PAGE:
Following the deadly winter storm that left millions of Texans without power, Abbott convened an emergency meeting with state lawmakers to address the massive price gouging that has been taking place.
Reports indicate that energy prices skyrocketed from around $50 per Megawatt to more than $9,000 in many areas of the state. Consequently, customers were shocked at the bills they received.
"It's mind-blowing," said Royce Pierce, a customer of energy company Griddy who received a bill for $8,162.73. "I honestly didn't believe the price at first. It's not a great feeling knowing that there is a looming bill that we just can't afford."
Pierce was one of the fortunate who did not lose power during the storm. At the same time, he was not so fortunate to receive a massive power bill for just a few days' worth of energy.
"There is nothing we can do now," he says. "This is already an insane thing and I don't care about the money when it comes to people's health."
If it were not for the Wuhan coronavirus (Covid-19), Pierce says he would have had enough work, and thus money, to pay the lofty bill. Due to fears about Chinese germs, however, Pierce has not been working as much as normal, meaning he cannot afford to pay it.
Another customer out of Dallas told the media that his bill was over $1,000, which is strange seeing as how he lives in a "700 square foot apartment I have been keeping at 60 degrees."
"When your electric company tells you to switch but there has been a hold on switching for over a week now," tweeted another couple about their plight. "Using as little as possible 1300 sq ft house and this is my bill," they added, showing a screenshot of $3,800 charge for the month.
One of the most disturbing bills we have seen was the one received by Ty Williams, who told WFAA that normally he pays around $660 per month for electricity. This month it rose to $17,000.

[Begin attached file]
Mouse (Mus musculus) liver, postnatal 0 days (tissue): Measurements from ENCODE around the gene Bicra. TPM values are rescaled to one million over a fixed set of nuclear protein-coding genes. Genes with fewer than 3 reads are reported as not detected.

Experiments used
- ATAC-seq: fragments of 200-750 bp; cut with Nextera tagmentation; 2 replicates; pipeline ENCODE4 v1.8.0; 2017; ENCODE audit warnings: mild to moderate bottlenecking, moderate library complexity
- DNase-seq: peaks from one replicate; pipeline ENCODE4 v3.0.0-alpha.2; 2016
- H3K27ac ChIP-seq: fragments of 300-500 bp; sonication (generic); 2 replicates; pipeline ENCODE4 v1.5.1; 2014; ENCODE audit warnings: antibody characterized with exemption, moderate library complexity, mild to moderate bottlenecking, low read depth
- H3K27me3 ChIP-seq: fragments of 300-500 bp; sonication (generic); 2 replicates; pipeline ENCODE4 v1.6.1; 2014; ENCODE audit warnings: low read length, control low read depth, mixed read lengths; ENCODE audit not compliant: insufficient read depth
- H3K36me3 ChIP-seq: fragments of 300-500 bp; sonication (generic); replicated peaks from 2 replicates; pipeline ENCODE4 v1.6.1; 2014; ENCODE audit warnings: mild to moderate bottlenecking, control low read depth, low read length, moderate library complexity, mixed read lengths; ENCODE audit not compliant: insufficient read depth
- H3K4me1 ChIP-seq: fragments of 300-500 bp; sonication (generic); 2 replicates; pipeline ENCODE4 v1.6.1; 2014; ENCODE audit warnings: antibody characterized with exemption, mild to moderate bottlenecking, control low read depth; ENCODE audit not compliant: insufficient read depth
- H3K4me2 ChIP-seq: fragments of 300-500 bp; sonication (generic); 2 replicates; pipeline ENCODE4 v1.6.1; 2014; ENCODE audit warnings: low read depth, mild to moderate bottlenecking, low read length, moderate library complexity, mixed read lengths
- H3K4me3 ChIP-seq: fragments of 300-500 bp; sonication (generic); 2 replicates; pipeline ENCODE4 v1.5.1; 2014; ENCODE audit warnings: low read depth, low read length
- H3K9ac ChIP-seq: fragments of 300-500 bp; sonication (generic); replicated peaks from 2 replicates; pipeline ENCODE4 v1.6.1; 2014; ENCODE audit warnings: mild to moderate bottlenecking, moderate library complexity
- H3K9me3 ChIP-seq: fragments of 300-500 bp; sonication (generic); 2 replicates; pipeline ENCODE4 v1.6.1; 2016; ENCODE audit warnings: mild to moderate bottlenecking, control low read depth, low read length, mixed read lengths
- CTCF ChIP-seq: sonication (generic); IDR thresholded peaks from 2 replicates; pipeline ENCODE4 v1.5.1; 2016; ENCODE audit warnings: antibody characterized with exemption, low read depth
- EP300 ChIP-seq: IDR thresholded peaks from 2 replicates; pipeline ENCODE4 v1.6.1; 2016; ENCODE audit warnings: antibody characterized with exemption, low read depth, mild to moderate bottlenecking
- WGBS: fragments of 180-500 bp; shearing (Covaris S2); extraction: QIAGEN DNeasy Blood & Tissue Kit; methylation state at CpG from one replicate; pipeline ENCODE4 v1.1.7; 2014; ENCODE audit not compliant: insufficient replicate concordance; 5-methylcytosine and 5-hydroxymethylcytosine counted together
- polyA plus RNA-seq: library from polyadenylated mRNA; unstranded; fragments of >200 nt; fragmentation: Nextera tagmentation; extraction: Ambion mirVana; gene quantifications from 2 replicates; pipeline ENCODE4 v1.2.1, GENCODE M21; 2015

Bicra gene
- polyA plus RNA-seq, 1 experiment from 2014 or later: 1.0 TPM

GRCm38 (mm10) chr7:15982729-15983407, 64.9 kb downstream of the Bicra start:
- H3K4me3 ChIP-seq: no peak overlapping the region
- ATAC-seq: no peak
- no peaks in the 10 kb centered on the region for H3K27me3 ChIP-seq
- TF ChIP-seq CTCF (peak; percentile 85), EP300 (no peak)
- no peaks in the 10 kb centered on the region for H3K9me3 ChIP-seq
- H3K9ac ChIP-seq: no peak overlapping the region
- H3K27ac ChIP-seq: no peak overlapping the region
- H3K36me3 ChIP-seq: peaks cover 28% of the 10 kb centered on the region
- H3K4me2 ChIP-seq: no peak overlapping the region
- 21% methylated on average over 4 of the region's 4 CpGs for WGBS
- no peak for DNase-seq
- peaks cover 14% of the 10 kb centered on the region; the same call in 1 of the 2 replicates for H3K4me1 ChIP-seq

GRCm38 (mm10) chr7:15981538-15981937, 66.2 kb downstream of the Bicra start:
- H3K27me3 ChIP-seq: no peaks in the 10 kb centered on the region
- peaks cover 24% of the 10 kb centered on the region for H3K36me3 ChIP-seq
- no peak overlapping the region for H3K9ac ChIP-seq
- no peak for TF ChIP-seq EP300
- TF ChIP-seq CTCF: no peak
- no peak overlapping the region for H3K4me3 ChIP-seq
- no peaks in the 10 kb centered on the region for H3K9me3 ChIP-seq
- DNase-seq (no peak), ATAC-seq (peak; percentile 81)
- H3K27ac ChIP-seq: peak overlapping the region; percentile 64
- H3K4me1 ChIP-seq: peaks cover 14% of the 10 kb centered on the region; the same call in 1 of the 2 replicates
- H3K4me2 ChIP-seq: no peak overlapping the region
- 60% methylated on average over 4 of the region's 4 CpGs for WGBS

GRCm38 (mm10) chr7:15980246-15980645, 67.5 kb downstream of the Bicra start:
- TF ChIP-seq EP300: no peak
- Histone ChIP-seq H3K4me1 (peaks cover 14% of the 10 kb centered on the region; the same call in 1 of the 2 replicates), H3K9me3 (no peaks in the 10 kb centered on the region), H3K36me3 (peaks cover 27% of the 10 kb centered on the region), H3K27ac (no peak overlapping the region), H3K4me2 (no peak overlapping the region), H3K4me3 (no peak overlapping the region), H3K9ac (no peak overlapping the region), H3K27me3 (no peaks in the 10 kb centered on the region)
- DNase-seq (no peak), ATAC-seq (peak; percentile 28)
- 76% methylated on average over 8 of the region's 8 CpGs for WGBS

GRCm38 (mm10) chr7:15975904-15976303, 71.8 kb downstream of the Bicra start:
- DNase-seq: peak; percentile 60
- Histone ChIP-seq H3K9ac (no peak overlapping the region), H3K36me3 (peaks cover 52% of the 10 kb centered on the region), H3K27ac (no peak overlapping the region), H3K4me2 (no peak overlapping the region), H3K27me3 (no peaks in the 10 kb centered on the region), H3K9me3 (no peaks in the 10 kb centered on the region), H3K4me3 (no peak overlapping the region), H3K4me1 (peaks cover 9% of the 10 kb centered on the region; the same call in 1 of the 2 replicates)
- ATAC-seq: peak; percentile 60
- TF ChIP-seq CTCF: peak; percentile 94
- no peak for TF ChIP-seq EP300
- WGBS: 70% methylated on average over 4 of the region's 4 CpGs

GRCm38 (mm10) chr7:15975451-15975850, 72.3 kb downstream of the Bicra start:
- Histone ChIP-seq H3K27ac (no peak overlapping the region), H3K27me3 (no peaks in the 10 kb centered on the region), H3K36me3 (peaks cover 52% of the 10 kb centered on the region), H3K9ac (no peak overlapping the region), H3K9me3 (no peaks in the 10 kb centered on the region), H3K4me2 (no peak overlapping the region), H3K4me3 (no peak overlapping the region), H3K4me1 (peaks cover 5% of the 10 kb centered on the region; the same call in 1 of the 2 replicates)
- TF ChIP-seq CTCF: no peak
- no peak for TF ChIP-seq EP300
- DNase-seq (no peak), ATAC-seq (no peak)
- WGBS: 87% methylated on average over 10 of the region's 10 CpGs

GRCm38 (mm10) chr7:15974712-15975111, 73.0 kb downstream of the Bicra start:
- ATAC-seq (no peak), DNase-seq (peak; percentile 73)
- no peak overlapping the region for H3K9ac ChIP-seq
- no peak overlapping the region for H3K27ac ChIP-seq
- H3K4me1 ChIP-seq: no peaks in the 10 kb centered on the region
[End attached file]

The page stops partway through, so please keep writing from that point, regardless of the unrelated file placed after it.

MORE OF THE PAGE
"How in the world can anyone pay that?" he asks. "I mean you go from a couple of hundred dollars a month ... there's absolutely no way ... it makes no sense."
Abbott announced that the Public Utility Commission of Texas will be ordering all electricity companies to stop sending bills to customers until the state is able to find a way to protect customers from price gouging.
"Texans who have suffered through days of freezing cold without power should not be subjected to skyrocketing energy bills," Abbott told reporters on Sunday. "The issue about utility bills and the skyrocketing prices that so many homeowners and renters are facing is the top priority for the Texas legislature right now."
Because Texas has a deregulated energy market, customers are free to choose from scores of competing electricity providers. Many of them sell electricity at wholesale prices that rise in tandem with demand.
Because well over 4.5 million Texas households were without power during the peak of the crisis, energy demand soared – and so did people's bills.
"The bill should go to the state of Texas," said Houston Mayor Sylvester Turner in an interview Sunday. "When they're getting these exorbitant electricity bills and they're having to pay for their homes, repair their homes, they should not have to bear that responsibility."
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